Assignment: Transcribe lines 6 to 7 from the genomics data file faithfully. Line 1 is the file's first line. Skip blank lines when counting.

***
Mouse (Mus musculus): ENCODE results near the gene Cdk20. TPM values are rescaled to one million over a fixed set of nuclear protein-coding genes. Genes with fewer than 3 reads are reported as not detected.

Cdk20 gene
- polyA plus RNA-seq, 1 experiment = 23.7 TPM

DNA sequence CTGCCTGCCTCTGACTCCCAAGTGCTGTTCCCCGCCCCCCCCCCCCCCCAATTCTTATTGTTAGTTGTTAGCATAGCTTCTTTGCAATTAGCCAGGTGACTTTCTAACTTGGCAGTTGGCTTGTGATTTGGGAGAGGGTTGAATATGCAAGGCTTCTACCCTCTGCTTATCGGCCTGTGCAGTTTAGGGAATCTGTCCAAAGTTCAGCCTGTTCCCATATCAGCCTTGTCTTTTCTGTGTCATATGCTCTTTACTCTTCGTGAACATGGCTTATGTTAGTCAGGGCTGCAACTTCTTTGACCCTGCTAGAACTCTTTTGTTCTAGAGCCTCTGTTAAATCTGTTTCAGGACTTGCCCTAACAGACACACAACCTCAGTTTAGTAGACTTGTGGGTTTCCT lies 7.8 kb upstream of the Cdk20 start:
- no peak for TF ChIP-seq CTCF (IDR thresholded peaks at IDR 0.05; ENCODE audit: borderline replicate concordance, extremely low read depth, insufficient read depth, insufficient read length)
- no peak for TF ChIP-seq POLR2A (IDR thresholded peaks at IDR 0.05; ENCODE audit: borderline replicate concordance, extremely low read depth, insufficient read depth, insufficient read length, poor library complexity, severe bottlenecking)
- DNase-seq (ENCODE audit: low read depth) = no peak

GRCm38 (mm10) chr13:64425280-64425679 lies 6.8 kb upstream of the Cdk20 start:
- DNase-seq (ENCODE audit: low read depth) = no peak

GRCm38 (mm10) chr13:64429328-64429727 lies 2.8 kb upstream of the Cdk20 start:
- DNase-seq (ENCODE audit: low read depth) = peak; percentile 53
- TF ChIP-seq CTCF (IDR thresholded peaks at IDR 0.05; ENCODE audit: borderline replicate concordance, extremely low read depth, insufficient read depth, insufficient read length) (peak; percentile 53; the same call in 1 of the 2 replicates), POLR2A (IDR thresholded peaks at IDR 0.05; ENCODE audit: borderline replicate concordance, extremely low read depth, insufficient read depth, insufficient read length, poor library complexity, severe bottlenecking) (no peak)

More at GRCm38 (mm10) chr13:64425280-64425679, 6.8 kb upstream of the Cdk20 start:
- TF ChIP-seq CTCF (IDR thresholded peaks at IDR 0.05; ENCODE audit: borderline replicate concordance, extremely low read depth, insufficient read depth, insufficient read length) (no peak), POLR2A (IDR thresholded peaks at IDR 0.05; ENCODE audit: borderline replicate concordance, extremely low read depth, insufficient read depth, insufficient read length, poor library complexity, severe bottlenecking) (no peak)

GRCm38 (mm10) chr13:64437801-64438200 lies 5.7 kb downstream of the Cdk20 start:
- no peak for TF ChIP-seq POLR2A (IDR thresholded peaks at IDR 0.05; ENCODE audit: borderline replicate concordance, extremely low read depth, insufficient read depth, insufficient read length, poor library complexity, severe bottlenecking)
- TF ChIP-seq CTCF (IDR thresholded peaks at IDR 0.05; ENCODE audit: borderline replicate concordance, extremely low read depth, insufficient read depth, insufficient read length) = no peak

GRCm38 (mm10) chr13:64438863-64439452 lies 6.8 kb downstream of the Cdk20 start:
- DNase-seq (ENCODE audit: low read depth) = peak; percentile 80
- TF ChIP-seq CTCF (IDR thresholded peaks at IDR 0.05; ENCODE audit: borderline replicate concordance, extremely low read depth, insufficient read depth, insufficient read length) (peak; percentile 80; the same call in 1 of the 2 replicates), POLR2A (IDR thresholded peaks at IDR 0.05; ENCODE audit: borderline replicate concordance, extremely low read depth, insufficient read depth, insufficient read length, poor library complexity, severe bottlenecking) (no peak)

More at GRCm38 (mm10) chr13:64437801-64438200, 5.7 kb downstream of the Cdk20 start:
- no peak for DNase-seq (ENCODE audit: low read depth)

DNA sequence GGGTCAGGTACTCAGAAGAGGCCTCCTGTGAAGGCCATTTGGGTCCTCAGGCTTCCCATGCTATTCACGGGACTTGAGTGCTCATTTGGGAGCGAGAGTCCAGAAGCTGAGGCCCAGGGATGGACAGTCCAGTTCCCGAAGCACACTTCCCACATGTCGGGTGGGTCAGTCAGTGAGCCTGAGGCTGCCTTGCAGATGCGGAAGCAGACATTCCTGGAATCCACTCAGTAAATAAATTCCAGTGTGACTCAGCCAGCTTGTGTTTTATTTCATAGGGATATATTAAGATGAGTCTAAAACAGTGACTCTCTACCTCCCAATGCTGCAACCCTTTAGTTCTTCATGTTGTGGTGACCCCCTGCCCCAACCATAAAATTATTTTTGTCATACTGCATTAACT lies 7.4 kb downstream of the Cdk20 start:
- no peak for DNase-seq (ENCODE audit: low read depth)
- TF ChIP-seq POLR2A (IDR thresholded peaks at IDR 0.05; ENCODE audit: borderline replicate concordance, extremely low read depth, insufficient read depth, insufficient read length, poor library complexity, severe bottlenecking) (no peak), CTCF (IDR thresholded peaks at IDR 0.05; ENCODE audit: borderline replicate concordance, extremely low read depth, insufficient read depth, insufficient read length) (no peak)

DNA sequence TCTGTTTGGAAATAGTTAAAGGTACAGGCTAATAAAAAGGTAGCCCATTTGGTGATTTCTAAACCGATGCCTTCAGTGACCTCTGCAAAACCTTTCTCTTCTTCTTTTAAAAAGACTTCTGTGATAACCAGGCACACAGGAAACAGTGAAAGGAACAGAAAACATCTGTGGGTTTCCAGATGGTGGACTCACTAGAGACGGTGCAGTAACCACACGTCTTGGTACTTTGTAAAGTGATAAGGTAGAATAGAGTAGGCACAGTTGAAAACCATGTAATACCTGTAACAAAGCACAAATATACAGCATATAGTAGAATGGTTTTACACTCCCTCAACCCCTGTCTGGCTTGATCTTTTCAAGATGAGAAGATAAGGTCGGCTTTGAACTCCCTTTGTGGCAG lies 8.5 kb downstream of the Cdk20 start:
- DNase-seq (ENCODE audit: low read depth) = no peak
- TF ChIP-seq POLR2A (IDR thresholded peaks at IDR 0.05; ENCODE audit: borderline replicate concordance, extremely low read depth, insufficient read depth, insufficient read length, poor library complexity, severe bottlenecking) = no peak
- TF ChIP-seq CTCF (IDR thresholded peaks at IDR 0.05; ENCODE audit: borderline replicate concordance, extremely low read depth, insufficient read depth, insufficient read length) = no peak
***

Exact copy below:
- no peak for TF ChIP-seq POLR2A (IDR thresholded peaks at IDR 0.05; ENCODE audit: borderline replicate concordance, extremely low read depth, insufficient read depth, insufficient read length, poor library complexity, severe bottlenecking)
- DNase-seq (ENCODE audit: low read depth) = no peak